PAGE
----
The equity markets have slid sharply in the past few weeks. A number of retail investors who had entered the equity markets in the last year are a worried lot. And I am not talking about investors who invest directly in the stock markets. I am talking about those who took the Systematic Investment plan (SIPs) route to invest in equity markets. For a new investor, it is not a good feeling to see her portfolio down by 10%. Investors who have been around for a long time won’t be that worried. In fact, they may even see this as an opportunity to accumulate. They realise volatility is in the nature of equity markets. Coming back to new investors, I have been getting a lot of calls from friends and clients. Their tension is palpable. After all, their hard earned money is at stake. Though a lot of time goes towards reassuring them about their investments, almost all of them had three common questions. I will just list down those questions and my objective answers. Of course, it requires more than these objective answers to convince them but we will get to rationale later. They have read a lot that they should not liquidate their investments in panic. So, no one really talked about liquidating investments. Anyways, retail investors, in general, do not like to book losses. Well, nobody does but retail investors have that special aversion to booking losses. They were more concerned about whether they should stop making any further investments. Let’s get down to their questions first. How much down can it go? I do not know. It can go down to 7,000 (Nifty), 6,000 or even lower. It may even get back soon to 8,500 or even higher. Honestly I do not know. Then, should I discontinue my SIPs? No. That’s not the way you invest in SIPs. You should be happy that you will get more units. When the markets get into uptrend again, you will get even better returns (than if markets had not fallen so sharply) Then, should I at least stop my SIPs till such time volatility subsides? No. What is your measure of volatility? Are you looking at statistical measure of standard deviation? Or do you simply mean that let the markets get back to previous high and then you will start investing again? The problem with such an approach is that it is extremely difficult to implement. How do you know where the bottom is? The markets may go to 7,000, then back to 8,500, then down to 6,000 and then up to 10,000. So, when would you decide to restart your SIPs? In fact, with this approach, you will almost tend to buy at highs. This is the problem with most of us. We enter when the markets are making new highs and stay away when the markets are down. This approach may suit a trader, not an investor. Underlying Premise behind success of SIPs Most financial planners recommend SIPs to their clients. Their recommendation has an underlying premise that the markets will do well over the long term. If you believe Indian economy will do well over the long term, Indian stock markets will do well too. And so should mutual funds and SIPs. If you take away this underlying premise, your SIPs are unlikely to create long term wealth for you. If you believe Indian economy will not do well over the long term, stop your SIPs right way. Mutual funds do not perform in isolation.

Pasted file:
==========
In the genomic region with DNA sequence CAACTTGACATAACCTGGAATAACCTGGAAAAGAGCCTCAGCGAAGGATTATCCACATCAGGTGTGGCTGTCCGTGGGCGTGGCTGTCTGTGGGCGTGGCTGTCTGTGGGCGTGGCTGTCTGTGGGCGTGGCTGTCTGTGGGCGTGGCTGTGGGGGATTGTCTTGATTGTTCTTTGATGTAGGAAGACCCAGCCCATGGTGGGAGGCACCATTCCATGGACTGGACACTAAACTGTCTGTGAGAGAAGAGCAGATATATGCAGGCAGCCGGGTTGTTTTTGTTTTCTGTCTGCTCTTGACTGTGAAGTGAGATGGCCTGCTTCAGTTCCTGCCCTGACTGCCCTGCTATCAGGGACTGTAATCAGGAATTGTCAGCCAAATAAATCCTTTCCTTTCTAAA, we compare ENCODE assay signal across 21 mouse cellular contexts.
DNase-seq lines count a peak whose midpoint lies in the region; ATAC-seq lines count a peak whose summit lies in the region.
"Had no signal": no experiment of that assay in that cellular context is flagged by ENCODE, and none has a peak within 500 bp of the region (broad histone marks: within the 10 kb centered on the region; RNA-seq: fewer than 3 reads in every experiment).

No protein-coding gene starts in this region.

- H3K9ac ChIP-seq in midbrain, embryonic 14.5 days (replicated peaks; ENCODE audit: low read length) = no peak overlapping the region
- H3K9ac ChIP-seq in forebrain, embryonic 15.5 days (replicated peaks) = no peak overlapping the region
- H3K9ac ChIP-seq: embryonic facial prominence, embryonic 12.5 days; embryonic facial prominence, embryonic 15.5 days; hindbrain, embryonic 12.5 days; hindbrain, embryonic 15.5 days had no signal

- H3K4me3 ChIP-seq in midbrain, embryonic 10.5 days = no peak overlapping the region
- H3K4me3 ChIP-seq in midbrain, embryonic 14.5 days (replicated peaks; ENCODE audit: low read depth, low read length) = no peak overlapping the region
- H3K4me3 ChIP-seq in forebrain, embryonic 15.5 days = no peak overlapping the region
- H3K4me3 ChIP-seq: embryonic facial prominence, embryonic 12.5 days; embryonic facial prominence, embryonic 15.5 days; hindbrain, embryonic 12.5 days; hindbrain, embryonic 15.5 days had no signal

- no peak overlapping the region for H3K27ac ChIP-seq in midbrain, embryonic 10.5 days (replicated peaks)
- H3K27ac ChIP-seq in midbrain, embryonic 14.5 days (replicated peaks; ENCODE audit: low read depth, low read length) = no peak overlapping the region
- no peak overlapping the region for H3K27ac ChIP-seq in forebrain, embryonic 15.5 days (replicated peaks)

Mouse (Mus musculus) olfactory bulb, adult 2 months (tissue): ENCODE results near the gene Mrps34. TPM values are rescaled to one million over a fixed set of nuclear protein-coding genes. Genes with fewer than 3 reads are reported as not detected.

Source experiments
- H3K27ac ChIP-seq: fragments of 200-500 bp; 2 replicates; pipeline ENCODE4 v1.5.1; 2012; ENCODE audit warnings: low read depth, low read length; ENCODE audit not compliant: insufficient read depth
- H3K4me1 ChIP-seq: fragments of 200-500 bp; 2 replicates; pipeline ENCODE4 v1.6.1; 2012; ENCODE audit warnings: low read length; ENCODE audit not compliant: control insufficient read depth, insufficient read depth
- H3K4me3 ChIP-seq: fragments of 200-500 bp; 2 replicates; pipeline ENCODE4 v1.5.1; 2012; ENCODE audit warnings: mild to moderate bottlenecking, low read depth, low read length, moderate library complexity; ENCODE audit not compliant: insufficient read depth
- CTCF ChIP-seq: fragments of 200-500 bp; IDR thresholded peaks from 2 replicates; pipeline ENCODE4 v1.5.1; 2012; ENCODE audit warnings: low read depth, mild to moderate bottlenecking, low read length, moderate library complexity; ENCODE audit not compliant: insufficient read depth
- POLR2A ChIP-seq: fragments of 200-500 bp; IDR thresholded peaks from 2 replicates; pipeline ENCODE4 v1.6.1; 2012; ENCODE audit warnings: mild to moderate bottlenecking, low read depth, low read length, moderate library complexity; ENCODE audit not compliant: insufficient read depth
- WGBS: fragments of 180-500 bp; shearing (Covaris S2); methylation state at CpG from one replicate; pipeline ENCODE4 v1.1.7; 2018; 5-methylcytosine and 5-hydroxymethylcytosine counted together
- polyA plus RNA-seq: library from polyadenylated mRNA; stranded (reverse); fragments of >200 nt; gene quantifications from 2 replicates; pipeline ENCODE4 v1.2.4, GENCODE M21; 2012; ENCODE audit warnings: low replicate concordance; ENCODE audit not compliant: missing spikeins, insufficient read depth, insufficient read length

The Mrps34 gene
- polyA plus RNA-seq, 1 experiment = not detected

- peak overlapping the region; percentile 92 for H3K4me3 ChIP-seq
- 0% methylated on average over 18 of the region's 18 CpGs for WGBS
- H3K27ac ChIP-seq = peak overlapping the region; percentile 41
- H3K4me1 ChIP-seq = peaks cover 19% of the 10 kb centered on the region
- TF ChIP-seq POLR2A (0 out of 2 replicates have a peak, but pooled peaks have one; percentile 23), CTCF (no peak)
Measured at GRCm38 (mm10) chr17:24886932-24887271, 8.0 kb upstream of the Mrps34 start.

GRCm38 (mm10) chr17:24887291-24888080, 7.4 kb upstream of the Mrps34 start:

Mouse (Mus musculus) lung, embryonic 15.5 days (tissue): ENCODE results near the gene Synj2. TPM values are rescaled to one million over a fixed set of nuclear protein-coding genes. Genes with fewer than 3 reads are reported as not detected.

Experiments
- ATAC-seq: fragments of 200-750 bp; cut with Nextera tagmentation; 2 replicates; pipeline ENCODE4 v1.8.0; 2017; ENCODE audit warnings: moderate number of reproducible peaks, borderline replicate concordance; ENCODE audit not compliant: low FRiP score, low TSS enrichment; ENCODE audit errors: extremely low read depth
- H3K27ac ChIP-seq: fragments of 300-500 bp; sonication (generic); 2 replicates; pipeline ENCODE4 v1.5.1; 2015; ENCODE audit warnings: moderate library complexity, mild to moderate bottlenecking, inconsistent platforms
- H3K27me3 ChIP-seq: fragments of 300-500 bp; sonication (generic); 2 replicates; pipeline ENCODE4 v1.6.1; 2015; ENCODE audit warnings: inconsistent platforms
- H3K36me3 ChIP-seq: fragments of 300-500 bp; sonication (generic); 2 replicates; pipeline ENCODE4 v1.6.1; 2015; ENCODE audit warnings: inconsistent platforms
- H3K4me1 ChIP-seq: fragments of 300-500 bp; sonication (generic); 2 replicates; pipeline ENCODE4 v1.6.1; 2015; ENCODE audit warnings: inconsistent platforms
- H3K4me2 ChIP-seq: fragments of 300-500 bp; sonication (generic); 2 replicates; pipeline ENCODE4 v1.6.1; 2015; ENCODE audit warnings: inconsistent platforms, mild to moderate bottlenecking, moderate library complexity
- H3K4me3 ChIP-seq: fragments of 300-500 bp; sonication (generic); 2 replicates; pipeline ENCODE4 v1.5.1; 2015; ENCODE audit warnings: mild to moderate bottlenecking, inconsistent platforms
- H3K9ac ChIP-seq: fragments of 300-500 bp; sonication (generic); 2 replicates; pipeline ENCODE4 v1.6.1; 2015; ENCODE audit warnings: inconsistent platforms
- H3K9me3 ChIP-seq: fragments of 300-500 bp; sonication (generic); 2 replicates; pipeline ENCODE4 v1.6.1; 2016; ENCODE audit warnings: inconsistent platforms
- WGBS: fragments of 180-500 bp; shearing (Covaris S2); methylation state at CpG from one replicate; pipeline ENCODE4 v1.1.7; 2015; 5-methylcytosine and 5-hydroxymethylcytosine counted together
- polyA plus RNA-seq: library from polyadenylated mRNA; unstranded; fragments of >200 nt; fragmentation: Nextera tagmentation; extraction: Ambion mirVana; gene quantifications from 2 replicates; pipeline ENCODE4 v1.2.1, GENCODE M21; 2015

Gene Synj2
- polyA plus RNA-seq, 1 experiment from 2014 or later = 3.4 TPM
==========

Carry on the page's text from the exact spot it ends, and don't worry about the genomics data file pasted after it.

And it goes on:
A SIP is no magic wand. However, nothing so significant has happened in the past weeks that has damaged the long term prospects of the Indian economy. If that’s the case, continue with your SIPs. I do not know how to quantify “well” but you get the idea.It is better to buy at lower levels SIPs work on the basis on rupee cost averaging. You invest a fixed amount every month. When the markets are high, you get lesser number of units. When the markets fall, you get more units. This way, you end up averaging your cost. The best part of a SIP is that you do not have to do the most difficult part of timing the markets. Most people try and fail to do so. If you feel that equity markets will do well over the next few years, does it not make sense to buy at lower levels? Yes, the markets can go even lower but then you just keep investing. When the equity markets rebound, you will reap the benefits. Let’s consider an example. Let’s say there is an index fund that replicates Nifty performance perfectly. This means if Nifty goes up by 1%, NAV of the fund goes up by 1%. On the other hand, if Nifty goes down by 1%, NAV of the fund goes down by 1%. So, if Nifty is at 8,500, NAV is 85. If Nifty is 7,500, NAV is 75. I asked all of them a simple question. If you believe Nifty will touch 10,000 or 15,000 in the near future (or the NAV will go to 100 or 150 in the future), where will you prefer to buy your units at? At Rs 75 or Rs 85 or Rs 60? Their answer was Rs 60. Of course, the lower you buy, the better it is for you. Then shouldn’t I wait and buy at the bottom? Most of them retorted shouldn’t they wait till the NAV reaches 60. Do they know if the NAV will ever get to 60 or if 60 is the bottom? They didn’t know. Nobody knows. Everybody speculates about it but nobody knows it. If you could know what the bottom is going to be, then it would have made sense to buy at the absolute bottom. Since you don’t know, does it not make sense keep accumulating at lower levels and not indulge in futile speculation? Trading Vs Investing Traders hold a different perspective in falling markets. They stay away till such time they see signs of recovery or they will even take short positions. But you are an investor, not a trader. Traders look to profit from short term movements, while investors look for long term wealth creation. You 'invest' in mutual funds. And you must not have a trader’s psyche while investing. Stick to the investment discipline. Conclusion There is no reason to get unduly worried. Equity markets are like this only, volatile and unpredictable. If you believe in the long terms prospects of the Indian economy, it is an opportunity for you to accumulate at these lower levels. Yes, the markets can go down even further. That will be an even better opportunity. You have already taken a giant leap from the comfort of fixed deposits to high risk and reward equity fund investments. Don’t desert this approach midway. Stick to the investment discipline and continue with your SIPs. Deepesh is a Sebi registered Investment Adviser and Founder, PersonalFinancePlan.in